Brainerd High School is Hamilton County's worst performing school in terms of growth and academic achievement, according to an analysis by the Chattanooga Times Free Press. Brainerd's success rate, or percent of tests with passing proficiency scores across all subjects, was 5% for the most recent school year. Its growth rate, measured by the Tennessee Value-Added Assessment System, evaluates student performance year-over-year and compares it to peers across the state. Schools are given a rating of one to five, with one showing low growth and five showing high growth. Brainerd High received a score of one.
Sorrells said there is a disconnect between those measures and graduation criteria, which is based on credit accrual. While students must receive a passing grade (60% or higher) in a class, if they do not, there are opportunities to make up lost credits.
"Once you have had access to a course, you have the opportunity to recover that credit," Sorrells said.
Brainerd also implemented what's called a Success Academy through an online platform called Edgenuity in recent years.
"It gives those students who are low in credits the opportunity to have an alternate route to graduation," Sorrells said. "We have access to two diploma pathways. So, you have the state diploma, which allows you 22 credits to graduate, which is identified by the state. And then you have the district diploma, which requires 27 credits."
Now that Brainerd has laid a better foundation, Sorrells said, the faculty can begin to shift attention to academics. But sometimes, it comes down to what a student is willing to do on state assessments.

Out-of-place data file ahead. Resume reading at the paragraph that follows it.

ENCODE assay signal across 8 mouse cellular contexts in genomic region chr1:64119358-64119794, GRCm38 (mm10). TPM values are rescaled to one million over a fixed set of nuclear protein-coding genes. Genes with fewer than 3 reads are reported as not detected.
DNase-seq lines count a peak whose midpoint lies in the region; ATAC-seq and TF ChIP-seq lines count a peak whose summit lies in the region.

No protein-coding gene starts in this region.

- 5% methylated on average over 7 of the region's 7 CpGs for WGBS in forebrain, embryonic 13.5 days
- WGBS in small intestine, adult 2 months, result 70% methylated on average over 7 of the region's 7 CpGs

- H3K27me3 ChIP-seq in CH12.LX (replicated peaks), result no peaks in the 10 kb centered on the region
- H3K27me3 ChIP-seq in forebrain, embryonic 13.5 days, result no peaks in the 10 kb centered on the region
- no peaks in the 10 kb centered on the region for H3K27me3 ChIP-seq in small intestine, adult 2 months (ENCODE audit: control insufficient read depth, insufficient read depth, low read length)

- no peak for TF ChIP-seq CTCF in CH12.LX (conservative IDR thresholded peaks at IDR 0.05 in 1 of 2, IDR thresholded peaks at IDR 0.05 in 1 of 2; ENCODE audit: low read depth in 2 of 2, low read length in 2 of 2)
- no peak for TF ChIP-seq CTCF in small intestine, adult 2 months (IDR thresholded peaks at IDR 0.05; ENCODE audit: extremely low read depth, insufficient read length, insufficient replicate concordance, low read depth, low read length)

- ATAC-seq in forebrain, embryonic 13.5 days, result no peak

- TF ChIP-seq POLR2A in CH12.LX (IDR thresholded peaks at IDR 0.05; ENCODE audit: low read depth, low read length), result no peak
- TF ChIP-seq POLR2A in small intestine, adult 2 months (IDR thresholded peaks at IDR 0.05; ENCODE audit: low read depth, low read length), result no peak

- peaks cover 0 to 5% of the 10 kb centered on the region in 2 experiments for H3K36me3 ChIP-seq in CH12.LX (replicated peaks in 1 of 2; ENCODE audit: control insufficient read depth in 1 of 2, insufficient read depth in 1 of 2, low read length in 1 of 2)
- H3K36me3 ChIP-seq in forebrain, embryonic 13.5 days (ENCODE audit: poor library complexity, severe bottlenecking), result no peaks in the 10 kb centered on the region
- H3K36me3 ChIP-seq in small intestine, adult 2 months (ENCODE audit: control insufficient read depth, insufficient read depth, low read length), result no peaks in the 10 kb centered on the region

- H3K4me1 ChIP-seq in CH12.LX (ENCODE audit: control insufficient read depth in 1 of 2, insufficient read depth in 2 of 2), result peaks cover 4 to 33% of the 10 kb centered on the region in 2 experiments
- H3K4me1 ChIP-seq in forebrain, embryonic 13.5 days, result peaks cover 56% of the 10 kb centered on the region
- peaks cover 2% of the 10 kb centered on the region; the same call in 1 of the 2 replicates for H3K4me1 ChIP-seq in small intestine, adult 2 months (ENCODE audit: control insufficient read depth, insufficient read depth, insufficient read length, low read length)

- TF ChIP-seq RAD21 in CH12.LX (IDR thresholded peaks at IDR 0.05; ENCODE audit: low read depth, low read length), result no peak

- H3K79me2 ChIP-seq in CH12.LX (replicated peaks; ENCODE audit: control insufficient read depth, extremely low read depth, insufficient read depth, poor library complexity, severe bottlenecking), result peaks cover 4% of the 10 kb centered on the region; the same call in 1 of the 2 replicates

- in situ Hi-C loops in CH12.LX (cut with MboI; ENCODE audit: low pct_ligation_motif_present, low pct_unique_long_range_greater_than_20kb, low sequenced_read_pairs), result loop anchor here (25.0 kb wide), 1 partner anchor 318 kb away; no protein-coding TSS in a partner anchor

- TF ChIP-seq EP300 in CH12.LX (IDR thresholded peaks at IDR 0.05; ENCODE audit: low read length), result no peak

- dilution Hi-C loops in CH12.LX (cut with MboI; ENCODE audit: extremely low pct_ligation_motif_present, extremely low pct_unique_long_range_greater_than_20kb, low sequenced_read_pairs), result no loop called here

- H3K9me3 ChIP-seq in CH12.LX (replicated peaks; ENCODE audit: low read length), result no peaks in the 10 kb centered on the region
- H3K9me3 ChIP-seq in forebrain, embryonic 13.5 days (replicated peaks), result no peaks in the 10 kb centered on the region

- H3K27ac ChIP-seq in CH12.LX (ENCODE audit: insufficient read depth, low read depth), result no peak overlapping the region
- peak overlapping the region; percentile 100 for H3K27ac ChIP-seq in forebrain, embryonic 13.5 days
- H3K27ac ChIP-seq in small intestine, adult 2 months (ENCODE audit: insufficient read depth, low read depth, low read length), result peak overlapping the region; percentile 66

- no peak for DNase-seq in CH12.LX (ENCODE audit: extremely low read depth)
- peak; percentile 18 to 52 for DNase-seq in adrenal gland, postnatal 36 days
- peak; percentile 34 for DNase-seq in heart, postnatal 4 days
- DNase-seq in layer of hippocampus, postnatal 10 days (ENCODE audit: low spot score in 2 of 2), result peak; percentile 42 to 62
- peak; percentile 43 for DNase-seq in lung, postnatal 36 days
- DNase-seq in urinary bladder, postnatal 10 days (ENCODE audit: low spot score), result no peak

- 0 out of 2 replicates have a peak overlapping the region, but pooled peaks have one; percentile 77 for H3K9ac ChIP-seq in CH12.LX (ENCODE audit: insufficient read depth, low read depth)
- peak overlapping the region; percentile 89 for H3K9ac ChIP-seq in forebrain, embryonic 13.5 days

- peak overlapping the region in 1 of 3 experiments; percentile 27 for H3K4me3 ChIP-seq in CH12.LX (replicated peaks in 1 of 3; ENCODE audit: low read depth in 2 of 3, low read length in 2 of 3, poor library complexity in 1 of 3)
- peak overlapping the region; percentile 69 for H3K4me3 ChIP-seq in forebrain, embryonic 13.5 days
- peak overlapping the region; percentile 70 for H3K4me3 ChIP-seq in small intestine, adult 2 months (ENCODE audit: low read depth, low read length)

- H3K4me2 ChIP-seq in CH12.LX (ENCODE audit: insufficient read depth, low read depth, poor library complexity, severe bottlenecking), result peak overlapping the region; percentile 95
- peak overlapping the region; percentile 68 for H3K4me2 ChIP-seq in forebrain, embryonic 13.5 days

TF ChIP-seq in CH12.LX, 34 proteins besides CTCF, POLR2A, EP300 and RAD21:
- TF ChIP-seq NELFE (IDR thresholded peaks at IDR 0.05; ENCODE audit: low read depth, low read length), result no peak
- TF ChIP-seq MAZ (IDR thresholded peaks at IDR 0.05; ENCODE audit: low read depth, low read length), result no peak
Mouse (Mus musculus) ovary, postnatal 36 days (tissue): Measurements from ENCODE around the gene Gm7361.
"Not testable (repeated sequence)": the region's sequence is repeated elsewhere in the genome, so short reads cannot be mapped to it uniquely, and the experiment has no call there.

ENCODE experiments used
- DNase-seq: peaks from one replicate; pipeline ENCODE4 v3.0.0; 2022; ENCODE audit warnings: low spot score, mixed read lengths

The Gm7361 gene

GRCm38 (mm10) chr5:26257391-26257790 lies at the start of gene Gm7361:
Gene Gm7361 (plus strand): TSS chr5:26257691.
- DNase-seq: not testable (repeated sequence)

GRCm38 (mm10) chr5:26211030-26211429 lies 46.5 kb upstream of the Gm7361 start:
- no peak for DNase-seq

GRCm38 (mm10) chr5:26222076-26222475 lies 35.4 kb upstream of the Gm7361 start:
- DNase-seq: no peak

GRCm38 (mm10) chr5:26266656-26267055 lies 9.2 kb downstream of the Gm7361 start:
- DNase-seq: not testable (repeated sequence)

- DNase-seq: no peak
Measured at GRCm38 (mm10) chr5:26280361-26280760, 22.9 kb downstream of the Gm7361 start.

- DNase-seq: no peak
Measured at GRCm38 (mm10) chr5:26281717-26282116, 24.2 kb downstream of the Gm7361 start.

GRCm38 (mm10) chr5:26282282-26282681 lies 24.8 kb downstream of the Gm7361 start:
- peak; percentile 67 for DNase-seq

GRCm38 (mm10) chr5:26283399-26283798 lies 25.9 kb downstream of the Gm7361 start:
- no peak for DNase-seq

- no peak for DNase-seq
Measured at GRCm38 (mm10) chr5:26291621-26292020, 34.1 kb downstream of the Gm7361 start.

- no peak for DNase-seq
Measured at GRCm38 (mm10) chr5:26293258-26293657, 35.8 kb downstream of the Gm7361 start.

"We don't teach the text, we teach the standard," Sorrells said, adding the distinction is important. "I was at a middle school, and an eighth-grade group read 'The Hate U Give.' Every student was in that book, annotated text notes written in the margins because the story was it, they loved it. They read it."
But then they failed the literacy portion of the TCAP exam.
"And it's like what happened?" Sorrells said. "They were all in, they were bought in because they were into the story. But they could not then translate those skills and strategies that they were supposed to learn to the text that was given to them on the benchmark.
"For most of our students, if it's a text that they don't like, they throw up their hands, 'I'm not doing it,'" She said. "So, when I get a low percentage of proficiency, is it because they don't know or they can't? Or is it because they won't?"
Sorrells said she hopes, as they move toward academic achievement, that the accountability measures they've put in place will help motivate students.
"Even with being off of the priority list, I don't ever want to send the message that the work is done, because that's not what that means at all," Sorrells said. "It means we were running faster than other high schools in the state, and we're no longer in the bottom 5%. Even if we're in the bottom 10%, that shouldn't be good enough for anybody's child. So, we still have work to do."
Contact Carmen Nesbitt at email@example.com or 423-757-6327. Follow her on Twitter @carmen_nesbitt.